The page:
The conference was held at the historic St. Mary of the Woods campus, site of the very first Women’s Catholic College in the United States, home of the Sisters of Providence, and a campus which used to be entirely self-sufficient, including plant and animal food, energy, and even their own canning operation. So what could be more fitting than this location, just west of Terre Haute and within the severe drought zone of the current midwest,
for a Sisters of Earth Conference!
And WOW! These are some radical nuns, totally devoted to earth-based spirituality, viewing the creation as divine, and utter masters of tone and rhythm while weaving together in one magnificent web, high seriousness, singing, dancing, laughter, ritual, and silence.
From my initial impressions, it appears that these nuns have joined and amplified a river of understanding humanity’s relation to the cosmos that sprung up in the 20th century with Teilhard de Chardin, then flowed through Thomas Berry, and on to Brian Swimme. Not sure how Mathew Fox’s “creation spirituality” fits in here historically, but I’m sure it does.
Teilhard was perhaps my greatest hero back in my early 20s. And I’ve always loved Thomas Berry’s quote: “The universe is not a collection of objects, but a communion of subjects.” But I’ve never read any of Swimme’s work. Here’s the trailer to a movie that you might want to watch.
Meanwhile, a year and a half ago, I began this blog, to bridge the two worlds of Earth and Cosmos, Below and Above, within myself, having no idea that actually, this exopermaculture blog runs in the same current as the radical nuns and their earth-based spirituality! The only subject they don’t mention is ETs, but I doubt they’d be against the idea, given their open-minded, open-hearted focus on the multidimensional cosmos.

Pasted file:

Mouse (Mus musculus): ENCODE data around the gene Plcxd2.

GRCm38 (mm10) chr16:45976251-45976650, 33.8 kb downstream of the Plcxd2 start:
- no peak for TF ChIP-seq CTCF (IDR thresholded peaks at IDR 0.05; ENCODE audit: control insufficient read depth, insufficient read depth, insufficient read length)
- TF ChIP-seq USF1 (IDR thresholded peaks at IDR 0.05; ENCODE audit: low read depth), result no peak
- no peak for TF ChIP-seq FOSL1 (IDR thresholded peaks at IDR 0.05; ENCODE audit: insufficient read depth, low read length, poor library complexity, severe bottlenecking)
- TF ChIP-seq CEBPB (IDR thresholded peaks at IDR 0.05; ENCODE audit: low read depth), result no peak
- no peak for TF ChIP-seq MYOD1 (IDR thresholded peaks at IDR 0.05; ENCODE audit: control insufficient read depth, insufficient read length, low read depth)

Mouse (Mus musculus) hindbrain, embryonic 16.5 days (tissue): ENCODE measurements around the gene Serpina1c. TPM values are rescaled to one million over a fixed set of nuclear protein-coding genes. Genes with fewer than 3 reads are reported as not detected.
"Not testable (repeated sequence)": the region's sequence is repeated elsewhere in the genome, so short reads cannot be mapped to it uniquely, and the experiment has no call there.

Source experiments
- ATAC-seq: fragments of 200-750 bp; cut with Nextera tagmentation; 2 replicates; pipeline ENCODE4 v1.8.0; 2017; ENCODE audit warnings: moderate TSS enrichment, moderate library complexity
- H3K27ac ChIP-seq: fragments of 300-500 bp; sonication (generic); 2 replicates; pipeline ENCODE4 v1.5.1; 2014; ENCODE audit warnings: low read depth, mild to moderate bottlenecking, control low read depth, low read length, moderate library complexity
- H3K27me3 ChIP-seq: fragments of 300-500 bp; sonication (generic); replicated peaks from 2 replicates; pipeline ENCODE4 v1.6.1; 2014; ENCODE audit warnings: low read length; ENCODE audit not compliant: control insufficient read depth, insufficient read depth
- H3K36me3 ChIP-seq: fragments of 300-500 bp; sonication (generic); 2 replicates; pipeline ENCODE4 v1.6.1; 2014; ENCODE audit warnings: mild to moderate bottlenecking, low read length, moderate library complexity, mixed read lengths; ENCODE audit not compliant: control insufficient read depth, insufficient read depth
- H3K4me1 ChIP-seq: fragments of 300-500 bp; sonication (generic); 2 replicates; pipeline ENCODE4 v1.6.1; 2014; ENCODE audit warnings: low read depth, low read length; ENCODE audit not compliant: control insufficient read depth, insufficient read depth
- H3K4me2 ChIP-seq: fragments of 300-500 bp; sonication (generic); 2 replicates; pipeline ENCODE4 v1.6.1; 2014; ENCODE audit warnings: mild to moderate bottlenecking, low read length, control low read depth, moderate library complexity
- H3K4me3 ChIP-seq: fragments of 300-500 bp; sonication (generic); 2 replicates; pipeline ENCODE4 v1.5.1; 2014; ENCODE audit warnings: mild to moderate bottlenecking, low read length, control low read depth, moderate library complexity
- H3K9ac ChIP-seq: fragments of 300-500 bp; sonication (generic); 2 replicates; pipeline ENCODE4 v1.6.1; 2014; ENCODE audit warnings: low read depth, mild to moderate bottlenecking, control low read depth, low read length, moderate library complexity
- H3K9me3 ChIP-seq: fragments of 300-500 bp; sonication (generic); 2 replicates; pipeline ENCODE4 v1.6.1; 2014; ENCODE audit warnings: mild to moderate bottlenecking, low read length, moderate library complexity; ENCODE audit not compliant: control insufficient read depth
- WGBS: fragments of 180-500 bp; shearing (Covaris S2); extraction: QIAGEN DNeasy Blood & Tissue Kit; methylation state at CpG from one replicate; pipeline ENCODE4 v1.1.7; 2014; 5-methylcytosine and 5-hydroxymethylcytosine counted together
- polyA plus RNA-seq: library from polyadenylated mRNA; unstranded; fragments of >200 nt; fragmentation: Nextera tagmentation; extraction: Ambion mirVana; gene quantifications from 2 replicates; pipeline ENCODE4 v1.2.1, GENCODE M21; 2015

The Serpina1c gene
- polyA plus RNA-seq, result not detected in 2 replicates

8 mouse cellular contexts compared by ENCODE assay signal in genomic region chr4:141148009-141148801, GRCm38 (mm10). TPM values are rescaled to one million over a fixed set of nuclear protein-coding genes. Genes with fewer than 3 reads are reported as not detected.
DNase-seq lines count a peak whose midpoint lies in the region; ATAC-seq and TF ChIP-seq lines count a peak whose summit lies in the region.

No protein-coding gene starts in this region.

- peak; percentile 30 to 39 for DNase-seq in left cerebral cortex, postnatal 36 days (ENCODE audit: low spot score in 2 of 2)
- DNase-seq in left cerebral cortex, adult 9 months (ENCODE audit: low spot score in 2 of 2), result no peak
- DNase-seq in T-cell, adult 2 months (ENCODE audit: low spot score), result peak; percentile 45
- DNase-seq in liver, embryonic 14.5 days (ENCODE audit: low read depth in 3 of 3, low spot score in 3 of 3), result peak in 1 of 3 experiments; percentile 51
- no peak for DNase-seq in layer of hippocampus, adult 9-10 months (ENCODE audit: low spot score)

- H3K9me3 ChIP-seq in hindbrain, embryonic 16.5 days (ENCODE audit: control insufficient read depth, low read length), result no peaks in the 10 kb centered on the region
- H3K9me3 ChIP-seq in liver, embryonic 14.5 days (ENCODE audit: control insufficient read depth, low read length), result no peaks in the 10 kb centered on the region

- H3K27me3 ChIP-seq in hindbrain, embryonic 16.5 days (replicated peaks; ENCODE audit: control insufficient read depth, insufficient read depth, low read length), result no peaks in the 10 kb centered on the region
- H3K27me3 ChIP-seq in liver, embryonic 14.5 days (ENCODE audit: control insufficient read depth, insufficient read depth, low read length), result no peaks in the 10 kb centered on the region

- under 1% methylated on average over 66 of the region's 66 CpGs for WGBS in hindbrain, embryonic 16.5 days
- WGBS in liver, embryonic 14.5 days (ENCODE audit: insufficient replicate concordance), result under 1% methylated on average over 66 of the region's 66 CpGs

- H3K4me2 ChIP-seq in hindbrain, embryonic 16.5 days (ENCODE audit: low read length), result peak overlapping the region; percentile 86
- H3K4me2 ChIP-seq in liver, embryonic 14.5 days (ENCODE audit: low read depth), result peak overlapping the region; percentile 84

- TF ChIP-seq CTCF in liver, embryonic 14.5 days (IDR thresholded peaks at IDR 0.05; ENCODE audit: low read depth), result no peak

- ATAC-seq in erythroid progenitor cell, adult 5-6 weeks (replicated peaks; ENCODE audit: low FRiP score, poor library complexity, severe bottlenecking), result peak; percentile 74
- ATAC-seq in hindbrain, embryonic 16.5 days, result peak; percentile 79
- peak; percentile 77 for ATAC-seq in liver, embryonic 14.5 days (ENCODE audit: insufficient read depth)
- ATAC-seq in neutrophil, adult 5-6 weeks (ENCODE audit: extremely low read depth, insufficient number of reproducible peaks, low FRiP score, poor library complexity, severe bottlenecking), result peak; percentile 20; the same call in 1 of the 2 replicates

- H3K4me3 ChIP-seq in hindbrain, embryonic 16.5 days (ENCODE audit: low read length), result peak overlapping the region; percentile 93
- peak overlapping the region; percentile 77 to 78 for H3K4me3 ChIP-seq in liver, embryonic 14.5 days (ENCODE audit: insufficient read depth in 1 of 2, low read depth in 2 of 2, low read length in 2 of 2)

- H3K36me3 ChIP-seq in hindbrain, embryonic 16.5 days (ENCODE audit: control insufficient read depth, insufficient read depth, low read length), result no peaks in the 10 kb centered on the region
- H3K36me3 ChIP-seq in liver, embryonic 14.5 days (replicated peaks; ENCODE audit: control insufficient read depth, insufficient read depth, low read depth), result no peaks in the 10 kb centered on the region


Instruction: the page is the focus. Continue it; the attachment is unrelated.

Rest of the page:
130 women attended this bi-annual Sisters of Earth Conference, most of them with initials after their names, signifying the sisterhood they belong to: Franciscans, Sisters of Charity, Immaculate Conception, Providence, etc. Many other attendees identify as formal “associates” of their own local nuns’ community. Only a few of us present were not from either of those worlds, my friend Rhonda and I among them.
Rhonda, as a young permaculture teacher, was instantly embraced by these women, many of whom have taken the permaculture course, and/or run earth-based projects large and small, ranches and urban or rural farms, community gardens — where they are learning how to convert to sustainable methods.
Each time I identified myself as a “recovering Catholic” who, obviously, can’t stay away, since look at me, I’m hanging with the nuns, they would laugh, delighted. So much joy in these women, so much fun, so much singing
and dancing, despite their one-would-think-crippling realization that they are participants in the collapse of industrial civilization.
Yes, some of us squirmed in our seats to hear what she had to say, but not many. After all, why were we there? Why did we gather? Why do we do the work we do, both learning from nature and educating people about nature and nature’s ways, the divinity of creation, and how Earth has been trashed by humans who either “know not what they do” or who live in deep, distracted, denial.
The subtheme of each bi-yearly gathering is “Sharing the Wisdom, Shaping the Dream.” The wisdom comes from experience, the dream is that of the future we intend to help bring into manifestation.
The overall theme of this particular gathering was Deep Transition. The first day, Netti Wiebe, a Canadian farmer and international activist with Via Campesina spoke about the Outer Transition we must go through as we recognize the pernicious industrialization of food into “efficient systems” AND how it is inspiring more and more people all over the world to reclaim the power to feed ourselves locally and regionally in the web of life.